This skirt was created from the lightweight cotton jersey and was the first time I had used that fabric.  It makes a really nice light weight summer skirt, especially when you remove most of the top layer by cutting away the background from the design.  The resulting pattern develops a lot of textural interest as the tips and edges of the paisley design curl.

It was on this waistband that I first tried my homemade tiger tape to aid in keeping the stitches even.

I have really enjoyed wearing this skirt and can recommend this particular technique (or the standard reverse applique with a running stitch) if you are looking for a project that works up fast.


Paisley and Houndstooth 

Who knew that paisley + houndstooth is a match made in heaven?  Here’s the story of my discovery.

Photo from Alabama Studio Sewing + Design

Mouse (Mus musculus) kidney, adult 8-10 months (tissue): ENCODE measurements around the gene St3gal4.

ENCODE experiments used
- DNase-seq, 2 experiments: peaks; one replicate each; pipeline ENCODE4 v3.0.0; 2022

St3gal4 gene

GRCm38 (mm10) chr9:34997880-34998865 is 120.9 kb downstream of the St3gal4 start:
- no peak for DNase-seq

I waited (notice that I did not say patiently) for many months for the release of Alabama Chanin’s latest studio book, Alabama Studio Sewing + Design.    When it arrived it was even more beautiful than I thought possible.  In this third book, Natalie Chanin and her staff have truly given away all of their secrets.  The book is a compendium of all of the various techniques used to create the lovely line of clothing they produce from their workshop in Florence, Alabama.  This latest in the series is meant to complement the other two books though it can easily stand on its own as the only resource you need.  Inside the cover you will find details on the materials and tools needed, eleven stencil designs, a myriad of stitches with illustrations, full-sized patterns for 4 garment pieces that can be constructed in a number of ways plus several accessory pieces, and enough embellishment ideas to keep you busy for the rest of your life.  Even if you have no intention of using the book to make garments or accessories, the photographs alone make this book worthy of the coffee table.  It is, in short, 175 pages of pure inspiration.